By Gary J. Nix
- Major corporations including Disney and Netflix part ways with their Black women DEI leaders
- 18% of women leaders left a company in the previous two years because they felt their employer didn’t adequately prioritize DEI efforts
We saw the writing on the wall at the beginning of the Chief Diversity Officer boom; however, a concept known as “Diversity Fatigue,” the feelings of exhaustion, isolation and frustration around driving more diverse, inclusive, and equitable workplaces, is now prevailing. Arguably this has led to the loss of four major DEI leaders. Disney’s (DIS +0.74%) chief diversity officer and senior vice president Latondra Newton, Netflix’s (NFLX +0.87%) head of inclusion strategy, Vernā Myers, Warner Bros. Discovery Discovery’s (WBD -1.05%) SVP of diversity, equity and inclusion, Karen Horne, and the Academy of Motion Picture Arts and Sciences’ EVP of Impact and Inclusion, Jeanell English, all either left or were laid off from their positions.
Why This Matters: While we may not know all of the details, it is important to note that 18% of women leaders left a company in the previous two years because they felt their employer didn’t adequately prioritize DEI efforts. It is data like this that leaves more questions than answers to corporate promises about improving representation and equity for the Black community.
Historically speaking and especially after the murder of George Floyd, Black consumers have had varied trust in how the companies selling goods and services value their $1.7 trillion dollars in spending power, and their humanity. The cycle of tragedy catalyzing words of concern and ideas of doing better for the community is dizzying and this time is no different. When Black consumers ask for support and action from these companies, who do have the power to affect change (i.e.: the Montgomery Bus Boycott and the Montgomery Bus Line), all too often we are met with flowery words, nebulous promises, and the occasional co-opting of a separate social media program with the assumed intent of showing a form of solidarity.
In addition, even before the pandemic, the role of Chief Diversity Officer while sounding like a major step in the right direction was often, in practice, a poorly supported, toothless encounter with little to no power or decision-making capabilities; a kick in the teeth to someone in the C-suite. C-suite hirings between 2019 and 2022 found that despite a 168.9% growth in hires for Chief Diversity and Inclusion Officers overall in the past four years, the role experienced a 4.5% decline in hires last year, according to Bloomberg.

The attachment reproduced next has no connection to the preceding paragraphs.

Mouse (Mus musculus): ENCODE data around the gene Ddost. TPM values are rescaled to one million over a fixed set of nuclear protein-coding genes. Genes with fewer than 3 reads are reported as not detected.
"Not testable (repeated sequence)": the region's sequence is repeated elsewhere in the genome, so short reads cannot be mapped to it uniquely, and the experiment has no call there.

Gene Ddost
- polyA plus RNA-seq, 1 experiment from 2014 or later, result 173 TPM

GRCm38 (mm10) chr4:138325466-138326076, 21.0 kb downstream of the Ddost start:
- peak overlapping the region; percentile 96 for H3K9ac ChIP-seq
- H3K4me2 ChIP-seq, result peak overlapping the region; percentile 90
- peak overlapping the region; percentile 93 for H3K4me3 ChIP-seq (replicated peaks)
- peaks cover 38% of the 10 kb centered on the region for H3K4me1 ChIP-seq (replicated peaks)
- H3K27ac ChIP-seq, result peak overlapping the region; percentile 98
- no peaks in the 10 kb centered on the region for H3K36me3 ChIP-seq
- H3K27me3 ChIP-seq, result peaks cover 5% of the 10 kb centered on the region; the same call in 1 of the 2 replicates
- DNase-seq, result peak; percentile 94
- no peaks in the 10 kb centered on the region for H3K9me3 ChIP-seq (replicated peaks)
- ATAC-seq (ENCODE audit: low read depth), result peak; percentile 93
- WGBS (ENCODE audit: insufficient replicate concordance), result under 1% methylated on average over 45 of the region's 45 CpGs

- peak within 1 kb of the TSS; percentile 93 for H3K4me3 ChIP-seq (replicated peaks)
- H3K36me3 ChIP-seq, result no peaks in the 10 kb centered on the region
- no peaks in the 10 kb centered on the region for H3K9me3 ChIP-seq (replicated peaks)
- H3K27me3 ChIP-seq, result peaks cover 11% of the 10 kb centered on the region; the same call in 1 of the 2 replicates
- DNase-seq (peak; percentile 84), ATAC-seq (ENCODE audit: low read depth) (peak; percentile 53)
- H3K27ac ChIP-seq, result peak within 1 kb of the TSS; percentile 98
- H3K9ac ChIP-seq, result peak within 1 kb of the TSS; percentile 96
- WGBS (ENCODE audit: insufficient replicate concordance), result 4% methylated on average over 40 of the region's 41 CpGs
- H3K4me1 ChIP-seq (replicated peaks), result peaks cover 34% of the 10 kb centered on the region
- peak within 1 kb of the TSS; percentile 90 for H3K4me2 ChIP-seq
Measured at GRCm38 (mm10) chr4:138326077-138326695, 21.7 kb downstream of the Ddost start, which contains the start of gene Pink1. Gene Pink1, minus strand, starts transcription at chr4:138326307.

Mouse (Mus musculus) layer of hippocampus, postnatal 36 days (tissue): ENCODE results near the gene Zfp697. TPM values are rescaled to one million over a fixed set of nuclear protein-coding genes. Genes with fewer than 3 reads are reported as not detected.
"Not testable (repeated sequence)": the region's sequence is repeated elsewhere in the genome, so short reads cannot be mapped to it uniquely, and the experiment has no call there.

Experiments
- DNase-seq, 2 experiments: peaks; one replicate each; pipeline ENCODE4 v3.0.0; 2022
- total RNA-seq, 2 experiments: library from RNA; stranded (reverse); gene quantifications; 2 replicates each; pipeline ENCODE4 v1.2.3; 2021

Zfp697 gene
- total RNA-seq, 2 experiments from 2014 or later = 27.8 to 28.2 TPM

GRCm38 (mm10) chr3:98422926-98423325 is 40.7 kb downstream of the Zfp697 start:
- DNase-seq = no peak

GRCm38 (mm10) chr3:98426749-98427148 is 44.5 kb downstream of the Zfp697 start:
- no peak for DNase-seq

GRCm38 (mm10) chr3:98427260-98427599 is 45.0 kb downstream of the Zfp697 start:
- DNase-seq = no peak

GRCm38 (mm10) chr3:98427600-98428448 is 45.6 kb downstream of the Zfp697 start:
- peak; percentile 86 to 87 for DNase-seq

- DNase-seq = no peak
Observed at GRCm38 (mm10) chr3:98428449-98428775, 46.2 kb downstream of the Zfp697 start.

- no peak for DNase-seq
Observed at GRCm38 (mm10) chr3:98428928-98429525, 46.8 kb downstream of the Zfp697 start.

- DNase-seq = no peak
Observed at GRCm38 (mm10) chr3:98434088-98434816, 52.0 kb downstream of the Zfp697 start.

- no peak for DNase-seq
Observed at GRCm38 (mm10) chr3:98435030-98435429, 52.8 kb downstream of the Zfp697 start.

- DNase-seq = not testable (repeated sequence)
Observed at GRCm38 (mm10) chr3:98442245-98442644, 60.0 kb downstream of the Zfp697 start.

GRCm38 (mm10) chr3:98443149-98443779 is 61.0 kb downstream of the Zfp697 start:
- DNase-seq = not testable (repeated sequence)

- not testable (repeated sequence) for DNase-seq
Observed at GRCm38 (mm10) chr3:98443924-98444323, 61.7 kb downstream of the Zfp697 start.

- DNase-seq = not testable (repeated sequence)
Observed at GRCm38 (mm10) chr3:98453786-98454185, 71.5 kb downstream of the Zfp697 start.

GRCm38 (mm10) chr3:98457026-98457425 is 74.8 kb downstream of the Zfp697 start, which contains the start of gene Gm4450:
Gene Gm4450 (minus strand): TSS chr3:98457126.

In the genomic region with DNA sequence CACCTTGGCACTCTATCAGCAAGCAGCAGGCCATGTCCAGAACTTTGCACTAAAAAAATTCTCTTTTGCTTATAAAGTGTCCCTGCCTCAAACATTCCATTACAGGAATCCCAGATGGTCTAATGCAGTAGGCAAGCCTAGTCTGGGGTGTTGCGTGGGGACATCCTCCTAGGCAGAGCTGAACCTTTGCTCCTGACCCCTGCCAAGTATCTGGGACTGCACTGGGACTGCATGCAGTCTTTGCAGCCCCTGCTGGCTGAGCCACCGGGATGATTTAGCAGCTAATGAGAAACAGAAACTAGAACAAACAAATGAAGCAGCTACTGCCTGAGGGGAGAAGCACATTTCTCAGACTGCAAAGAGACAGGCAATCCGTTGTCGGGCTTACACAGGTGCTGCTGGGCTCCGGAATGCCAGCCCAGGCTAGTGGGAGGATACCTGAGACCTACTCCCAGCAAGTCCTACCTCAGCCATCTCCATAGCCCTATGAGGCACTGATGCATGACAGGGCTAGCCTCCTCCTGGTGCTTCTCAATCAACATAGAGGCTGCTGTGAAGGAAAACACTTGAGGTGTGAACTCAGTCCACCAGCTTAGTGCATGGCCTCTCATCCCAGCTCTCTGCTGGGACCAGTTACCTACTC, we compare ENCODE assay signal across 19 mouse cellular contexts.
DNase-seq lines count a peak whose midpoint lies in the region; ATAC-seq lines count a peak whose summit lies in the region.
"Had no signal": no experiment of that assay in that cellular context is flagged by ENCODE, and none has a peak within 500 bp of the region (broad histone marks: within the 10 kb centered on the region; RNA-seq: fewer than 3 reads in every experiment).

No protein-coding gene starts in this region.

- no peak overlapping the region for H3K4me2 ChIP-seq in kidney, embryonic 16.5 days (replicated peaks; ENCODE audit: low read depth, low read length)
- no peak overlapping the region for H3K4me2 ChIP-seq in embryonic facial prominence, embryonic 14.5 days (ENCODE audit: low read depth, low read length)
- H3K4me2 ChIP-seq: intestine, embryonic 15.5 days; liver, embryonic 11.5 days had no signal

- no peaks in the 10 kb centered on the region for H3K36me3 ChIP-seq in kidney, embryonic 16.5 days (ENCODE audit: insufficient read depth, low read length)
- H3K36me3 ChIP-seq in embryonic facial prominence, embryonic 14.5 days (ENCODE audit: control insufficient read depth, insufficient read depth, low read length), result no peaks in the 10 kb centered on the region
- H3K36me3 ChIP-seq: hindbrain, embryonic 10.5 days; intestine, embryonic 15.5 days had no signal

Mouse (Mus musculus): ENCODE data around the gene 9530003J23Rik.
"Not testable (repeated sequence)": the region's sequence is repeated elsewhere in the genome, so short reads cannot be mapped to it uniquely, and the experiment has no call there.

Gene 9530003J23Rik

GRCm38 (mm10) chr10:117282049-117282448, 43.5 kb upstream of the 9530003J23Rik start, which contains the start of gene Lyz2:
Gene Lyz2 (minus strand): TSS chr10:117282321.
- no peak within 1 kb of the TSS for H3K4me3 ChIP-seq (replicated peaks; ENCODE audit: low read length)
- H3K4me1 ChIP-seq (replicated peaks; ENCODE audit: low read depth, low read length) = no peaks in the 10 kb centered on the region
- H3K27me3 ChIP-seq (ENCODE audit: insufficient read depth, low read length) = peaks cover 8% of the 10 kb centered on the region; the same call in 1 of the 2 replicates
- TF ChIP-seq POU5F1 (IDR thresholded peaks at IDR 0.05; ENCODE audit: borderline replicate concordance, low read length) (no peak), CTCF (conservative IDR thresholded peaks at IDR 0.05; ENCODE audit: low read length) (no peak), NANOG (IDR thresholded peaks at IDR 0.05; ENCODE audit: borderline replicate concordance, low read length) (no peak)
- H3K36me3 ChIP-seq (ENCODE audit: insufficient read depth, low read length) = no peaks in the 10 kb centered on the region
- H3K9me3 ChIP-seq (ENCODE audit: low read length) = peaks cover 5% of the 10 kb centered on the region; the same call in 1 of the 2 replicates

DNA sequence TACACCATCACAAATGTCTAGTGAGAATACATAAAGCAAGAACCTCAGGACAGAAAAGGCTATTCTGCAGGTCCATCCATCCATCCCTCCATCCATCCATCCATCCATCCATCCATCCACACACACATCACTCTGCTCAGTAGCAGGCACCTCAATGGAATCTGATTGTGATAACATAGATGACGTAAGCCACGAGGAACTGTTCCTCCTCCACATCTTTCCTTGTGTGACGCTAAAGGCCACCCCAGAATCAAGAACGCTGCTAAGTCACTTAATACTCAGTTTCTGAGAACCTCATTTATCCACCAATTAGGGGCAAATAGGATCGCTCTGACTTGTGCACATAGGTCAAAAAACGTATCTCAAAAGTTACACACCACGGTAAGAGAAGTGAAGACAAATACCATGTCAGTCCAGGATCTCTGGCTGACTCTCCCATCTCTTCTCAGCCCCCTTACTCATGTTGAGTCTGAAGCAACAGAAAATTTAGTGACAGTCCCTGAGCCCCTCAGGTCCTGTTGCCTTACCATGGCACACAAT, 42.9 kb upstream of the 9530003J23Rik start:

Although some progress was made in assigning more responsibility and authority to the role, diversity, equity, and inclusion were not viewed as elements to reconcile what has gone wrong to fix relationships. DEI roles were more like an aqueous attempt to garner goodwill that does not affect the bottom line.
Here’s the thing though, if businesses invested more time and respect into the audiences they want to reach, namely Gen Z, the direct correlation is crystal clear. More than half of Gen Z (56%) wants to buy from companies who align with their social values, and since they are the most diverse and most concerned with belonging, alienating the wishes of more than half of any desired audience is a terrible business strategy.
Situational Awareness: An important key to consider is that the erosion of federal protections for marginalized and underrepresented communities does not have to dictate what actions your business takes and what access you provide for those fully capable of helping your business grow. Business success and sustainability is contingent upon critical thinking and sound practices. If you know the influence of a community or culture helps your business scale, it is corporate negligence to not acknowledge, respect, and include them in everything you do. Earning trust for your brand is always a good thing through showing support for diverse communities. Words and actions will prove to be a business advantage, especially in times like these when other companies are putting one foot in the proverbial grave whether they know it or not.
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